How To Stay Fit on Low Carb Diet

If you are among the many that stick to a diet that is low in carbs and you also do some workouts, you might be familiar with these symptoms: tiredness, inability to focus, soreness, or not having enough energy to muster to get through your usual cardio and lifting sessions.

There are benefits to cutting down on your carb consumption, but it also has a downside. You can lose a lot of energy.

The purpose of this article is not to argue about the pros and the cons of a low carb diet. No! I’m here to teach you how to stay fit on a low carb diet, assuming you’ve decided to cut down on carb consumption while continuing to train, build muscle, and drop body fat. Here’s how this can be done.

First, what are low carb diets?

There are variations in the guidelines for a diet that is low in carbs. Nutritionally, a diet that is low in carbs is one whose calorie contribution is below 30 percent (1, 2).

Most diets that are low in carbs consist of 50 – 150g of carbs daily, a moderate amount of protein and moderate-to-high fat intake.

However, for some athletes, a diet that is low in carbs could mean over 200g of carbs daily.


Low carbohydrate diets & fat adaptation

When you are on a low carbohydrate diet, your body’s efficiency at fueling with fat becomes better. This process is known as fat adaptation. The reduction in carb consumption causes an increase in ketone levels. Ketones are byproducts of fatty acid metabolism in your liver (3).

Ketones serve as a source of energy during a prolonged fast, where carbs are depleted, during long periods of exercise, or for type 1 diabetic patients (4, 5, 6).

Ketones can also fuel your brain (7).

The rest of the energy is a result of gluconeogenesis. In gluconeogenesis, your body metabolizes proteins and fats and then converts them to glucose (8).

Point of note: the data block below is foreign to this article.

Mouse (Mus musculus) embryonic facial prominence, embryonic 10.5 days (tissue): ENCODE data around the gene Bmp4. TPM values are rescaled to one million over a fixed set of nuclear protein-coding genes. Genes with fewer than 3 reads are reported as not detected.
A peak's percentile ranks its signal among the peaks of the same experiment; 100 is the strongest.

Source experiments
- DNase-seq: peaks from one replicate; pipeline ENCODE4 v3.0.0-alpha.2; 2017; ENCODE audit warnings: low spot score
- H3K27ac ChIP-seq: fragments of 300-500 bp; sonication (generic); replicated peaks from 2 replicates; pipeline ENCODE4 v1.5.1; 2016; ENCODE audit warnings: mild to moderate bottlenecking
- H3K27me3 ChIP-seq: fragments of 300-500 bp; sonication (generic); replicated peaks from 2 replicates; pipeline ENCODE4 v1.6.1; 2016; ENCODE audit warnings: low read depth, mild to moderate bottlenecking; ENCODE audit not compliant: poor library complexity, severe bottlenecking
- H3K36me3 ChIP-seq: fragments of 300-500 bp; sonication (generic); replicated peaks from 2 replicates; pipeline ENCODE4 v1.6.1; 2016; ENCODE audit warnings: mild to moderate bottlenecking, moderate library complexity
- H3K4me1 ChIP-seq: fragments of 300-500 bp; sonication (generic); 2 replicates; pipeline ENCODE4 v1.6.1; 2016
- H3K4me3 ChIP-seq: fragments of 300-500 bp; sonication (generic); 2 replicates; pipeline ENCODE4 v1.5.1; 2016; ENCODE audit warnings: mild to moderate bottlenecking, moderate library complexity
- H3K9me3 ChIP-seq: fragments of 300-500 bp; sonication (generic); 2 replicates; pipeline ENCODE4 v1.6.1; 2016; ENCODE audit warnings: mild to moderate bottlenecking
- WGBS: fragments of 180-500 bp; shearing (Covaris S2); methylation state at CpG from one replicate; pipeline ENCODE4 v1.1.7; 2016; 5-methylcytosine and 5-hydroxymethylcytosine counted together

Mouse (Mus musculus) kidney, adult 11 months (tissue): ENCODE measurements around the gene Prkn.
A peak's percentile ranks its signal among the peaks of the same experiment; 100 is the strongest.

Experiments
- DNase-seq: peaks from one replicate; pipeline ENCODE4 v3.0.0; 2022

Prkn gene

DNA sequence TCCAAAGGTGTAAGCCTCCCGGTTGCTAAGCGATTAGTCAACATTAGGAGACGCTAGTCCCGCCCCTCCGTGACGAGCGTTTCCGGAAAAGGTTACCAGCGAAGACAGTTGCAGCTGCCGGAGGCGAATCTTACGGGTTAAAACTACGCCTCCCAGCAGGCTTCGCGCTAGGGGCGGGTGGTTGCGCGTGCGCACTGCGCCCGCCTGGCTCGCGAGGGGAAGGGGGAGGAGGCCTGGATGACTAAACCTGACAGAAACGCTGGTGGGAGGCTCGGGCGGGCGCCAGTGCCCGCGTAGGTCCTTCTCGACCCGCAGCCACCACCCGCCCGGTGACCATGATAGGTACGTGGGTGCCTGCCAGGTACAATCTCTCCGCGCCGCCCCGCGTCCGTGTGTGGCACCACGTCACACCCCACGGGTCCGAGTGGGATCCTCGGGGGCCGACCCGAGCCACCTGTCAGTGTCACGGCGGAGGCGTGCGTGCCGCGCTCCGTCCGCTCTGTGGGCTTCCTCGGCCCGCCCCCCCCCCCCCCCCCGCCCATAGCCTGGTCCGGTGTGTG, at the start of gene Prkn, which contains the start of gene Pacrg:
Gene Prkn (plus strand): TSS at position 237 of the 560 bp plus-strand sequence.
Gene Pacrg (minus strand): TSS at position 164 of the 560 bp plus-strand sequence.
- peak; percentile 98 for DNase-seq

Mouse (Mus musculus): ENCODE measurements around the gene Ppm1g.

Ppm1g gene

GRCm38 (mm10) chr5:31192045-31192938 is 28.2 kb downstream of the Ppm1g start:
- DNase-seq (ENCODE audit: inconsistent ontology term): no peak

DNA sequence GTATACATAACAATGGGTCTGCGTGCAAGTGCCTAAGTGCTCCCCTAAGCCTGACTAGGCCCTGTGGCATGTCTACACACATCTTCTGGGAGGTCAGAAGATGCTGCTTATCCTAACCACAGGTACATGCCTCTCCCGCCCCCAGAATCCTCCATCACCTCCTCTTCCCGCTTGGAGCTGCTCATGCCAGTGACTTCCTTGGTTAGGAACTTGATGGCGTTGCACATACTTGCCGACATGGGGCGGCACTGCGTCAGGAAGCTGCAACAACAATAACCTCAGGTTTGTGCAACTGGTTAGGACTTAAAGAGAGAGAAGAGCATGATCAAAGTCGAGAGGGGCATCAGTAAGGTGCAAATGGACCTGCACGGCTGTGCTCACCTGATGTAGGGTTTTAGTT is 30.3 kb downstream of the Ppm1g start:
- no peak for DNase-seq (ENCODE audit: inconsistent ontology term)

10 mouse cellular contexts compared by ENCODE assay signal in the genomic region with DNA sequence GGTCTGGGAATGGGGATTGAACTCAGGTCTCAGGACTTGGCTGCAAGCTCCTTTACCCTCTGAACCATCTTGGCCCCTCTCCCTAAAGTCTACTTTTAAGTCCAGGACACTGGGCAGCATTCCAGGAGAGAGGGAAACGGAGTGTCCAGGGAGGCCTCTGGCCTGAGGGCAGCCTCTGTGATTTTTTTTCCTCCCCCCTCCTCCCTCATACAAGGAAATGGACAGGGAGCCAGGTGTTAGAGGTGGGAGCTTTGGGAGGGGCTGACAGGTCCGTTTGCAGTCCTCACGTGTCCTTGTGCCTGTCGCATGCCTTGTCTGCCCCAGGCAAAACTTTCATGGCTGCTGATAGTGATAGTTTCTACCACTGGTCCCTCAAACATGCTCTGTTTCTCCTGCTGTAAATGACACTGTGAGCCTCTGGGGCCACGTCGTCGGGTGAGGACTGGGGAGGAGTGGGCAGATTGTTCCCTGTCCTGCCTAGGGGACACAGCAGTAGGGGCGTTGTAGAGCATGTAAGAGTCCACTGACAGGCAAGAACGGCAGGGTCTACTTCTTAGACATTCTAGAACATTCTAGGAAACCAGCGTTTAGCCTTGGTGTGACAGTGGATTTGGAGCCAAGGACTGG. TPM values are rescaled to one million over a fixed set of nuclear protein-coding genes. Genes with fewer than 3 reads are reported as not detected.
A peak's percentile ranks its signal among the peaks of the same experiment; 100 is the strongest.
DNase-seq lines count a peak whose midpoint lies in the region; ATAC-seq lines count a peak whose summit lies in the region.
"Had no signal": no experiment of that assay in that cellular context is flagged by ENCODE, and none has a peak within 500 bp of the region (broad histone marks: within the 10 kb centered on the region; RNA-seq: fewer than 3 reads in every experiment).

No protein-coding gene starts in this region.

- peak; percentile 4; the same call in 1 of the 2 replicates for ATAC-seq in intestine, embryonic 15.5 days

How do you stay energetic and fit on a low carbohydrate diet?

You could revamp your training

A low carbohydrate diet can put you in shape by reducing your fat levels, but you may also sacrifice those great muscles of yours. Why? Because the glycogen within your liver and muscles are compromised when you reduce your carb intake. And with the depletion of glycogen stores, it becomes difficult for your muscles to the efforts required for the lifting of weights.

Subsequently, your strength decreases, followed by a drop in your training poundage and less stimulation of your muscles, resulting in muscle loss.


Also, when you go on a low carbohydrate diet, you are almost constantly in a hypocaloric state (where your food intake is lower than your calorie expenditure). In this state, your body searches for the “lost energy” that it requires to function, usually degrading proteins into amino acids, which can then be used for fuel. These factors necessitate the need to organize your resistance training so that it is heavy, intense and brief.

Brief workouts do not require as many calories as longer workouts. For those who think they’ve not done any reasonable amount of workout until they spend all morning at the gym, never forget that: there is an inverse relationship between training intensity and training volume.